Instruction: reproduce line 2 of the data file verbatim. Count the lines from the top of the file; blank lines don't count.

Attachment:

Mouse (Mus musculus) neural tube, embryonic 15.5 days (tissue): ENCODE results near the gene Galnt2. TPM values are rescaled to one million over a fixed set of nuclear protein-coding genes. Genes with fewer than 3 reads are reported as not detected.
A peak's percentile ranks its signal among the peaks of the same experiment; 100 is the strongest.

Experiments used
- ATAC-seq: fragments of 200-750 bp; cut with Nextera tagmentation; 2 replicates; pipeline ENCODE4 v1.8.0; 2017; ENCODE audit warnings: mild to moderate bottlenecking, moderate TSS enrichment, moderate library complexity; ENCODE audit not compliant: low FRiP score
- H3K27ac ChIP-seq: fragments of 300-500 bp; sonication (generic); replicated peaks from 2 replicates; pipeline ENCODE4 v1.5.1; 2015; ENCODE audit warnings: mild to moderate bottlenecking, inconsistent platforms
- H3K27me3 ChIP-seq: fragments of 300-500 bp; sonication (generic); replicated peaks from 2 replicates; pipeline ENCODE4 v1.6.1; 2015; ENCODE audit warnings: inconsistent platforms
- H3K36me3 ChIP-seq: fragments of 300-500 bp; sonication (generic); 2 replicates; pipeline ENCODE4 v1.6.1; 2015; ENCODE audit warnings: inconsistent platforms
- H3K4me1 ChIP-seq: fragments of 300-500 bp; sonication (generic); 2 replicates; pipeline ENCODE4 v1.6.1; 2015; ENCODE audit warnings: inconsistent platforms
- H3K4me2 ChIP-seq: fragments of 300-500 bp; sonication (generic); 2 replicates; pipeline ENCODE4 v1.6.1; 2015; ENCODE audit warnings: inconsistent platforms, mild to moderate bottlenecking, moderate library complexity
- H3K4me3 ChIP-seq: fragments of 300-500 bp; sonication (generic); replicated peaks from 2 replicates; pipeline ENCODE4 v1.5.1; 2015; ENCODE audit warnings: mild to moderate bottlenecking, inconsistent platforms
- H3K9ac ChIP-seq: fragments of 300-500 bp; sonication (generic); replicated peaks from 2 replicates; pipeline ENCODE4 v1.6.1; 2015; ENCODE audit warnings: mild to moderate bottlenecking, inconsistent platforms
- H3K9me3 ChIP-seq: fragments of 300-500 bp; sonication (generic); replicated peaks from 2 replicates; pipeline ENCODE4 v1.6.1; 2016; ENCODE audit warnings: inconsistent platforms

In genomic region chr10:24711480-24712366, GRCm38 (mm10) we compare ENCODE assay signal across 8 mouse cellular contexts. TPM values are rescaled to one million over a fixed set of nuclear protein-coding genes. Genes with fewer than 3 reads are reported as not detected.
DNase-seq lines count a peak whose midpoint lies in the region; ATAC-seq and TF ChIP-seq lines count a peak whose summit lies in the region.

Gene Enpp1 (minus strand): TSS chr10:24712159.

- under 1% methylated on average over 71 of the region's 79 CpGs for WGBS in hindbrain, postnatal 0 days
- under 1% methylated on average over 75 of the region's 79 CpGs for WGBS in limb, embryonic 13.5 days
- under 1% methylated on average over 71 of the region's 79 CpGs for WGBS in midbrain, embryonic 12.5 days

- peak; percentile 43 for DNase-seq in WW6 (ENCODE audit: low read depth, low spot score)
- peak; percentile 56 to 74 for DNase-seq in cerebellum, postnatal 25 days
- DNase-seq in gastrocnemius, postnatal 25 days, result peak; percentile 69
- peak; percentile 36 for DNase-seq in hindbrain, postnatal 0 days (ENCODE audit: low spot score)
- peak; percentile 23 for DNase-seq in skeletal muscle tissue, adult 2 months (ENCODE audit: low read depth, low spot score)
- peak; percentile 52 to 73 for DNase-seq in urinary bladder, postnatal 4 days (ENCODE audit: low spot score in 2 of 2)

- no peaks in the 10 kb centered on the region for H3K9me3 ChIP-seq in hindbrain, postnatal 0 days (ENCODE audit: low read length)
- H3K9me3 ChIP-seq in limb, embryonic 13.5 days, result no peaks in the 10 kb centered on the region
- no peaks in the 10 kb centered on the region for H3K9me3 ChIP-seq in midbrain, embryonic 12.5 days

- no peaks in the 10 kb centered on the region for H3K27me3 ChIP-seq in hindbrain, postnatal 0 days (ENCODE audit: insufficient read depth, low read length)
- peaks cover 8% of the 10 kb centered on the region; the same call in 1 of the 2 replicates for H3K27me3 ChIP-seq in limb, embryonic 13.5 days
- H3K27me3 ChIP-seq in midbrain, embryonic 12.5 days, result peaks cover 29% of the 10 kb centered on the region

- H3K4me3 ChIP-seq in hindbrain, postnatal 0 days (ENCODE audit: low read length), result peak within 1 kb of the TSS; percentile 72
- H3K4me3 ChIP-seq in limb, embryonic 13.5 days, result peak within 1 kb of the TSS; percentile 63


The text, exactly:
A peak's percentile ranks its signal among the peaks of the same experiment; 100 is the strongest.